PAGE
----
the current problems are arising not because university management is efficient, but because it is not.The proximate occasion of the post is the bone-headed restructuring plan at King's College London, but the considerations in the post seem uncannily apt for the situation at UC.
First off, it is clear that universities are not at all like businesses. At least in theory, but often in practice as well, there are all sorts of checks and balances on the way a public company is run: CEO's answer to the board and its Chairman, who in turn answer to the shareholders. Disclosure requirements, such as 10-K forms filed with the SEC, and competitive pressure protect shareholders and their interests. If Management screws up, share values go down, and shareholders have the power to take corrective measures. None of this happens in the case of universities: not-being driven by profit, there is no immediate way to measure their performance, and their boards do not answer to any vested outsiders:
The problem with importing managerial techniques into universities – and into the public sector generally – is that it has centralised authority along business lines, but has not at the same time imported the checks which monitor performance and the balances to control managerial power. The result has been conditions which are a gift to the mediocre.It is not unexpected, then, that university administrators, fancying themselves "masters of the universe," but without external checks, would implement a skewed set of priorities. This is true at UC as it is at KCL.
The author at Future Thoughts identifies four areas where KCL has adopted policies that call into questions the quality of its managers. It's not a little unsettling to realize that very similar considerations apply at UC:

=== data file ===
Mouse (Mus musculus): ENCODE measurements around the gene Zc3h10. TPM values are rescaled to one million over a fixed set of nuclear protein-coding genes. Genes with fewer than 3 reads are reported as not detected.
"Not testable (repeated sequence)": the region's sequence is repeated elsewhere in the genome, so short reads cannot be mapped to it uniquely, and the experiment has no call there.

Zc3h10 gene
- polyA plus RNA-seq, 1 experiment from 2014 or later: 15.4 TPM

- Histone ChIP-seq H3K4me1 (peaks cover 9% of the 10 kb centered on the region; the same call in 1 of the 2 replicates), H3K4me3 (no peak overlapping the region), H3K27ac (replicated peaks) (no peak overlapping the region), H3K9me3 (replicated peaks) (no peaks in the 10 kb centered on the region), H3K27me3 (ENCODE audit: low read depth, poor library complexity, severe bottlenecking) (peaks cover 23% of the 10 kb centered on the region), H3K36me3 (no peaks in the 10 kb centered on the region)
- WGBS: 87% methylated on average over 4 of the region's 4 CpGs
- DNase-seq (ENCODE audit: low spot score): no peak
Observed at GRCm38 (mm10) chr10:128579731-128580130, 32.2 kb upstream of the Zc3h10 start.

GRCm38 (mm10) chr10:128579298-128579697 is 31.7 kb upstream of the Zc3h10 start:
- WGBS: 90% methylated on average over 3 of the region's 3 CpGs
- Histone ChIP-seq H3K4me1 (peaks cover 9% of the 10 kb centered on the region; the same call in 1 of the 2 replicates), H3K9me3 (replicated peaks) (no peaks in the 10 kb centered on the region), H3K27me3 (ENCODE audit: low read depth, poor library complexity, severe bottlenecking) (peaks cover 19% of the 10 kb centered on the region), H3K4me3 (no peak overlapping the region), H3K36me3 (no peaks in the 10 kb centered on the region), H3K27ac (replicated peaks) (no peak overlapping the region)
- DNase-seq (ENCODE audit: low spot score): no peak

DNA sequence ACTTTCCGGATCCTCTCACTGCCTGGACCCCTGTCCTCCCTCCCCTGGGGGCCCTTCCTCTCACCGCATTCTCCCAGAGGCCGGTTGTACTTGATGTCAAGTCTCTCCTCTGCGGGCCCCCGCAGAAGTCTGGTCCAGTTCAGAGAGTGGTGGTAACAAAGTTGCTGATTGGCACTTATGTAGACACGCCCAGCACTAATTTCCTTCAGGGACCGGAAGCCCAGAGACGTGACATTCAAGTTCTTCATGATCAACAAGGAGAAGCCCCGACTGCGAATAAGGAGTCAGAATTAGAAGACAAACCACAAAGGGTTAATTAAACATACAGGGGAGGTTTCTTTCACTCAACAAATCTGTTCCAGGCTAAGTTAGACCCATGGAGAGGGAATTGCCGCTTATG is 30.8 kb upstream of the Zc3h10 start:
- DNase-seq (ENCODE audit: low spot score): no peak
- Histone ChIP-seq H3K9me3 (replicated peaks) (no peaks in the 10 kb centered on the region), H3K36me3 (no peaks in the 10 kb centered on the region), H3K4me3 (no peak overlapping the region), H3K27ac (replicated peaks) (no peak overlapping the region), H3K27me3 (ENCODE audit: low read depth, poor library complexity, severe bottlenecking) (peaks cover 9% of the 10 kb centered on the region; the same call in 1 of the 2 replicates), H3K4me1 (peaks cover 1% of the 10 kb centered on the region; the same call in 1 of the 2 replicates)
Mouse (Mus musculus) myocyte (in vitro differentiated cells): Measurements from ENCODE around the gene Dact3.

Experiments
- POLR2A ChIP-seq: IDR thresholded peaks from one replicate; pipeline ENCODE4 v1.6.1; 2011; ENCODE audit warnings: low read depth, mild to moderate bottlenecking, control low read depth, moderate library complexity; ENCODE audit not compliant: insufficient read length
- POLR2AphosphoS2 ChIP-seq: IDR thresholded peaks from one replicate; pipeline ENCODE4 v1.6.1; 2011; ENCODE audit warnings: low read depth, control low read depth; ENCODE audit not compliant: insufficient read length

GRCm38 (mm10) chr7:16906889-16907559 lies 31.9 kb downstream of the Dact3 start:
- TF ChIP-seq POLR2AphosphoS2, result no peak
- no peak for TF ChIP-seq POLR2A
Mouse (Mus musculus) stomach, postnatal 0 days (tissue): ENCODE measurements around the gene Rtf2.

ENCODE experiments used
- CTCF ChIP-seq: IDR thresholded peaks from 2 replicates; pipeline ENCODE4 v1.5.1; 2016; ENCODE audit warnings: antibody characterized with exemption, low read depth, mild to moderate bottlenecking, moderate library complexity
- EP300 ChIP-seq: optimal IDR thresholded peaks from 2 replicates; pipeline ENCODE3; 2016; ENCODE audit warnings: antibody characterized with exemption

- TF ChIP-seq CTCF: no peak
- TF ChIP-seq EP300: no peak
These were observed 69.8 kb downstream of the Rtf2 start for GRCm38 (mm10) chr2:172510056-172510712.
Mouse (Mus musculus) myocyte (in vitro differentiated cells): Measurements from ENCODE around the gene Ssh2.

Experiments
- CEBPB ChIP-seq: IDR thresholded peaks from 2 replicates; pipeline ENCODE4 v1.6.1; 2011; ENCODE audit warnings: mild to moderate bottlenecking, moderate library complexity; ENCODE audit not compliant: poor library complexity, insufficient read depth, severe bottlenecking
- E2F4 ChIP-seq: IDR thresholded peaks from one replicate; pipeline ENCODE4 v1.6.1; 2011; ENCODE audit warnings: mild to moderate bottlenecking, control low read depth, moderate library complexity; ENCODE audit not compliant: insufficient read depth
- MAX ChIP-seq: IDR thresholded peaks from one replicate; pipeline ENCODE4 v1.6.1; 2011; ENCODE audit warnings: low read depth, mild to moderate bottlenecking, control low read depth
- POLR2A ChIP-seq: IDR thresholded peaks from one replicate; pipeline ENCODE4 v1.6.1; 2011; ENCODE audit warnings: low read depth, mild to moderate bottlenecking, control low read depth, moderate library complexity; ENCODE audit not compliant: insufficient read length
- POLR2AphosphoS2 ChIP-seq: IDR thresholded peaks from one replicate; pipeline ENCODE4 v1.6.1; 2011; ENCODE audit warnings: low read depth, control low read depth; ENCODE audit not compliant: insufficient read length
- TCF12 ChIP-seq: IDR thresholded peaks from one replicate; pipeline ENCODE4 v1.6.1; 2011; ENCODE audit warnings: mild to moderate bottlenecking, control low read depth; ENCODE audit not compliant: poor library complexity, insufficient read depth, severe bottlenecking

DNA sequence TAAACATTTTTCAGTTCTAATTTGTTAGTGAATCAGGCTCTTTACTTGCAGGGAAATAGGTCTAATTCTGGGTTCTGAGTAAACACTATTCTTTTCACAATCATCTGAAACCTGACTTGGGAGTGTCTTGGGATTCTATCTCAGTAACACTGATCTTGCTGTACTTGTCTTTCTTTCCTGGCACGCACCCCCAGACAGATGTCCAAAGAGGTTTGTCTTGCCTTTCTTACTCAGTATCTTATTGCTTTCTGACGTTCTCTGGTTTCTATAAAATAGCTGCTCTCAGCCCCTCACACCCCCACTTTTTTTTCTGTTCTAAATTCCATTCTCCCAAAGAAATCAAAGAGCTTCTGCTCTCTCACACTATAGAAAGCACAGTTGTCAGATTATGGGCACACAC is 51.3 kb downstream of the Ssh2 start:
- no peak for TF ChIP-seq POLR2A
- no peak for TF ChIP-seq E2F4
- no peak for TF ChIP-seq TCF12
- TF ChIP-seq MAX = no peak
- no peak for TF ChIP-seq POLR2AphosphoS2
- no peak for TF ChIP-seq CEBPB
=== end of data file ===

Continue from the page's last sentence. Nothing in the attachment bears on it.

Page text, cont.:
- Ballooning administrative costs: in well-run businesses, the proportion of administrative costs is supposed to drop relative to revenue as companies expand, resulting in administrative efficiencies and improved bottom line. Adminstrative bloat at UC has come at the cost of teaching, service, and research (which are the constitutionally mandated function of the institution).
- Heavy expansion of debt to fund an ambitious development programme. This is all to familiar: judging by the priorities implemented by the administration, UC seems more interested in funding capital projects by floating bonds on the securities market than maintaining the quality that has characterized it for so long. In a private company, capital investment leads to lower unit costs and higher revenue. University capital investments would be justified if they cut overhead by more than what they cost. It is difficult to make the case that this is happening at UC (see the Cal Stadium retrofitting, for instance). Otherwise,
Such programmes are more likely to be a burden on the balance sheet, transfer money to debt payments away from core functions, without offering matching efficiency gains. They are precisely the sort of expenditure which should be put on hold at the first sign of trouble.
- Mishandling of personnel. KCL does not have the shared governance tradition of UC, but in both cases the administration has shown blatant disregard of faculty input (we won't forget the Pitts memo, although Pitts may wish we did). As a result, the system-wide Senate has lost much of its credibility as a vehicle for the voice of the faculty: where the Senate has not gone along with whatever scheme was being hatched in Oakland, their voice has been feeble and timid.
- Failure to guard the university's reputation. Here again, UC's reputation as the premier public system of higher education in the world has been tattered. This is of course, not just the University's doing. Years of neglect and dwindling state resources are the primary culprit. But for just as many years UC leaders (the Regents, UCOP, and the Academic Senate) have been whistling in the dark, pretending that it was just another cyclic drop.
UC students and faculty, their families, as well as the people of California and the companies that want to do business in the state — these are the shareholders of the university who should finally hold the institution accountable.